Dr. Doolittle Fund

Animals encountered at the Alachua County Animal Shelter often have serious but treatable medical conditions, as determined by veterinarians and Gainesville Pet Rescue in accordance with the Asilomar Accords*. GPR’s commitment to rescuing treatable shelter animals significantly adds to the amount of money we spend on medical care.

For example, we routinely treat animals with eye, ear and upper respiratory infections; demodectic and sarcoptic mange; heartworm disease; and injuries and deformities including broken bones. We also provide medical and supportive care for neonatal puppies, kittens and nursing mothers. Additionally, on a case by case basis and under the guidance of veterinarians, animals having more complicated medical conditions may be treated.

Responding to the cost of medical care, Gainesville Pet Rescue created the Dr. Doolittle Fund to raise contributions specifically for treating sick animals we adopt from the shelter. We hope everyone reading this statement will consider making a contribution to the Dr. Doolittle Fund.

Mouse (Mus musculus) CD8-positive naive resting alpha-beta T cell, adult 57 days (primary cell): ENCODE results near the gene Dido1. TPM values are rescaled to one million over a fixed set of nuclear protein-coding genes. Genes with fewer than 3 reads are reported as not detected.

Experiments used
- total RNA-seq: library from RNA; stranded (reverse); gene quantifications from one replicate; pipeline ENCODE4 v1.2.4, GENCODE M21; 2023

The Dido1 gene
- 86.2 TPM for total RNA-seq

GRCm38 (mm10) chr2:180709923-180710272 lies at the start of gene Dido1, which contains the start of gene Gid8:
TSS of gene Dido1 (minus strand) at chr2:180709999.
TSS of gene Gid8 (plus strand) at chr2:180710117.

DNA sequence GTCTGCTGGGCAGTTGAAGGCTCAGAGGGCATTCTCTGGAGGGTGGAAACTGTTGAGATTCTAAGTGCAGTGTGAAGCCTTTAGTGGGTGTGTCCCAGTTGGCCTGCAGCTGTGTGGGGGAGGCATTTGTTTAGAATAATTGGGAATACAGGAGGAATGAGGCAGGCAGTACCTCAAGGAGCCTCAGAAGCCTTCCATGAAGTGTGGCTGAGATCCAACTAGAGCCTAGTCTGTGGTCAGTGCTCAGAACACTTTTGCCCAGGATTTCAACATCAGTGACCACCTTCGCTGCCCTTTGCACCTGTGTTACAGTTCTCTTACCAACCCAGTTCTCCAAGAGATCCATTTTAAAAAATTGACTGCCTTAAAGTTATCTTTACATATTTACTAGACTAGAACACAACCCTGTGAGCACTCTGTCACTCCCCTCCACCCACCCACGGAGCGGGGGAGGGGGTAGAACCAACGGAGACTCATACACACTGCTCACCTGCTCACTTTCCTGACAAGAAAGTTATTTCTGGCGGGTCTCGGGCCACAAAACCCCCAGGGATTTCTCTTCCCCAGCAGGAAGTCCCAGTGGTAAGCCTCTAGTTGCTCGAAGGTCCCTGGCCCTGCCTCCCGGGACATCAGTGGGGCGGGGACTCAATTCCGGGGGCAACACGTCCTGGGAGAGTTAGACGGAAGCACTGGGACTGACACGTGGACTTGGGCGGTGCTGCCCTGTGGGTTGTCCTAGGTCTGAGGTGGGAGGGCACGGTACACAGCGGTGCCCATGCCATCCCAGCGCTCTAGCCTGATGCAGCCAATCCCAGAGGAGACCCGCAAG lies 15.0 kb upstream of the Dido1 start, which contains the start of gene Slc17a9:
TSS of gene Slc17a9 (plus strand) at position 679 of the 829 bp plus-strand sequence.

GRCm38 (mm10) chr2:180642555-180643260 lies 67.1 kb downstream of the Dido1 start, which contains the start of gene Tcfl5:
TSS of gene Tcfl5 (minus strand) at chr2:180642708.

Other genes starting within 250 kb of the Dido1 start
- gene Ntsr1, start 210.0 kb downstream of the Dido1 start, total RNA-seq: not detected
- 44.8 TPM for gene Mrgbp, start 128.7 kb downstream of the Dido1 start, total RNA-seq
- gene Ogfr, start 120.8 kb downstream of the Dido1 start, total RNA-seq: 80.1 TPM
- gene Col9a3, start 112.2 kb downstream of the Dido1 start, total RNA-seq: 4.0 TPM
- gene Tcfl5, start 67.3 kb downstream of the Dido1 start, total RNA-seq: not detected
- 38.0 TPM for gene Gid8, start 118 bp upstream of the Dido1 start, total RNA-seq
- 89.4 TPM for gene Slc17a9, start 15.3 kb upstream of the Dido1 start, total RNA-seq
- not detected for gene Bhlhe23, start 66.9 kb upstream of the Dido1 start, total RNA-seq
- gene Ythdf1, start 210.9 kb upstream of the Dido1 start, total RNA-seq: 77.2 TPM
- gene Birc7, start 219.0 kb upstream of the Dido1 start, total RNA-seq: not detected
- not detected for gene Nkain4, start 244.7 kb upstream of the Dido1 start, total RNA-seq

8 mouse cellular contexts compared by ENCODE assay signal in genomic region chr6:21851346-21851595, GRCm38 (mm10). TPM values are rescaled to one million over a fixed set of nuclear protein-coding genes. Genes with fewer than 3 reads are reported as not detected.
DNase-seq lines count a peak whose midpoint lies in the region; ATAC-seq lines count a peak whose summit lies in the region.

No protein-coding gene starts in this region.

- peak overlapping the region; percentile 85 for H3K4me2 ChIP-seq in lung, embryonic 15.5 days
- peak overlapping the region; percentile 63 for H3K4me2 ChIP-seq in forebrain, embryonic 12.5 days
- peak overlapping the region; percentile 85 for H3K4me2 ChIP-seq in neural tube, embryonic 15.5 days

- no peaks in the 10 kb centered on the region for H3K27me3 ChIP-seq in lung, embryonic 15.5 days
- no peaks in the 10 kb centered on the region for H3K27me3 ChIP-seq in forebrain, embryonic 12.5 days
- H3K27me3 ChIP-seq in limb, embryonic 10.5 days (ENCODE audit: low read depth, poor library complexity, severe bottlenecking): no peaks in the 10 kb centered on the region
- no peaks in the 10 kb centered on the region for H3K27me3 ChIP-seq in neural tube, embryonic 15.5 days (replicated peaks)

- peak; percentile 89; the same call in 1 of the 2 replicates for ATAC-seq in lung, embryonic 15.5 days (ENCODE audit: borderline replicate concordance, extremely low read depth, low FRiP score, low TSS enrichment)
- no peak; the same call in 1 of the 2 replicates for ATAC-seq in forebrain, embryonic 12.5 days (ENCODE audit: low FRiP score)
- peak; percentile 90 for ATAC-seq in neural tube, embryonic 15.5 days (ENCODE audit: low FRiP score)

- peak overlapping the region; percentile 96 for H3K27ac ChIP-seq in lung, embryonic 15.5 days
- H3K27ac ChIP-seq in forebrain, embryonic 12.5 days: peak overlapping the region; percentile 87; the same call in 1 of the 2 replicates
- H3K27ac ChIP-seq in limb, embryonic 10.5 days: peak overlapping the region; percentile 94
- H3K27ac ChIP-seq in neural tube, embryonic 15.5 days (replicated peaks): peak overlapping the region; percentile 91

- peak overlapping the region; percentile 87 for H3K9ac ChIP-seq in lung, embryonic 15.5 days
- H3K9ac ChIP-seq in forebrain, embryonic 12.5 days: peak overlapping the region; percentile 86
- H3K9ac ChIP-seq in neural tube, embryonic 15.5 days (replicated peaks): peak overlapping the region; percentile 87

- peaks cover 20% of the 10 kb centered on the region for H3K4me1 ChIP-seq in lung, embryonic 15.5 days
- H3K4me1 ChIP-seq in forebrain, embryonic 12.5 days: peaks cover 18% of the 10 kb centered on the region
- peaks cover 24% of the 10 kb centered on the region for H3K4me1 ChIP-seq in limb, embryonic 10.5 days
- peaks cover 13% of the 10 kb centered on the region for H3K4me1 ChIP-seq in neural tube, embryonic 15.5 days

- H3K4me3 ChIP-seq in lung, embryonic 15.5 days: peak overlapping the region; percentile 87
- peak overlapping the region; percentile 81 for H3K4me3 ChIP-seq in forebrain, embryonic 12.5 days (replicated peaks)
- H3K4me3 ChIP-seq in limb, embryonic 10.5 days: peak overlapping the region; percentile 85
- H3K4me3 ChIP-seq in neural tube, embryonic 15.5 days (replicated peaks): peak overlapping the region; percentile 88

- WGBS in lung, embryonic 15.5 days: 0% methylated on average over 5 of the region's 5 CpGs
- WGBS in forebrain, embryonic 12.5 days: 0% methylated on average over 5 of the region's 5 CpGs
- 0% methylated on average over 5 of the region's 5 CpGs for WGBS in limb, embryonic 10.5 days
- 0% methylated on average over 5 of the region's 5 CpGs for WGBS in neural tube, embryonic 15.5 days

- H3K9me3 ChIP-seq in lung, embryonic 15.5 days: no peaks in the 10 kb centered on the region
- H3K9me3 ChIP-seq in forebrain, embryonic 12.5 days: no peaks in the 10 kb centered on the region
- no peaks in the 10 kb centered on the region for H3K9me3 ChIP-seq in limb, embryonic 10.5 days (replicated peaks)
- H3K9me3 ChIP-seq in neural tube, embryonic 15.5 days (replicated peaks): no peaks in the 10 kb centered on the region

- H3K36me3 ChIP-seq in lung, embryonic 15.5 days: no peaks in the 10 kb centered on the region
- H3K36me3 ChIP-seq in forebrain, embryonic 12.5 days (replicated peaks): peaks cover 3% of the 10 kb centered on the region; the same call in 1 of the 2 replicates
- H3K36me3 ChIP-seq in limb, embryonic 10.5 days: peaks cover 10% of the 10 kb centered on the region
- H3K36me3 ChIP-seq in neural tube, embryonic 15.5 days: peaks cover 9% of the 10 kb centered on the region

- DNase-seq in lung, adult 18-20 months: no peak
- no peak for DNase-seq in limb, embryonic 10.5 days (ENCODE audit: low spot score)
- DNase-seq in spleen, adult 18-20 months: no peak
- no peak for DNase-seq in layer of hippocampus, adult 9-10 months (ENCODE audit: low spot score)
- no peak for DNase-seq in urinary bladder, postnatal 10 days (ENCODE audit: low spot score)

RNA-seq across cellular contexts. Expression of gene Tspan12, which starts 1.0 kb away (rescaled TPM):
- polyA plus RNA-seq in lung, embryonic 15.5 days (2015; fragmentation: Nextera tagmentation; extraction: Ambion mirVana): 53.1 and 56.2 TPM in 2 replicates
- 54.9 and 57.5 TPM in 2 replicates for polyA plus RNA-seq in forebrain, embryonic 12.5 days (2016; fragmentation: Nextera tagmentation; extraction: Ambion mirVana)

Donations to the Dr. Doolittle Fund have helped us care for many animals just like the ones below. Make a donation today to help a pet with special needs!

Elmer was severely malnourished which caused his legs to be crooked. He required splints to straighten his legs so that he could walk. He also had a severe scabies infection of his skin that was treated with oral medication and prescription shampoos.

Popeye had a severe eye infection that had gone untreated causing the eye to rupture. He is now pain free without the eye and has been adopted into a forever home!

Connor was found with a severely injured leg that had to be amputated. He gets along great on 3 legs!

Cinderella developed a severe case of phenumonia and had to be hospitalized on oxygen therapy. She is now fully recovered and looking for her forever home.

Snowball was born with severely deformed eye lids that caused her eyes to be in constant pain.  Efforts were made to save her eyes but, for her comfort, removing her eye’s was the only way to alleviate her pain. She is now pain free and gets around just fine in her new home!

*The Asilomar Accords provide uniform standards, applied at shelters around the country, for classifying the health status of shelter animals. Animals are designated as healthy, treatable (rehabilitatable or manageable), or unhealthy and untreatable. The standards are directed at saving the lives of all healthy and treatable companion animals.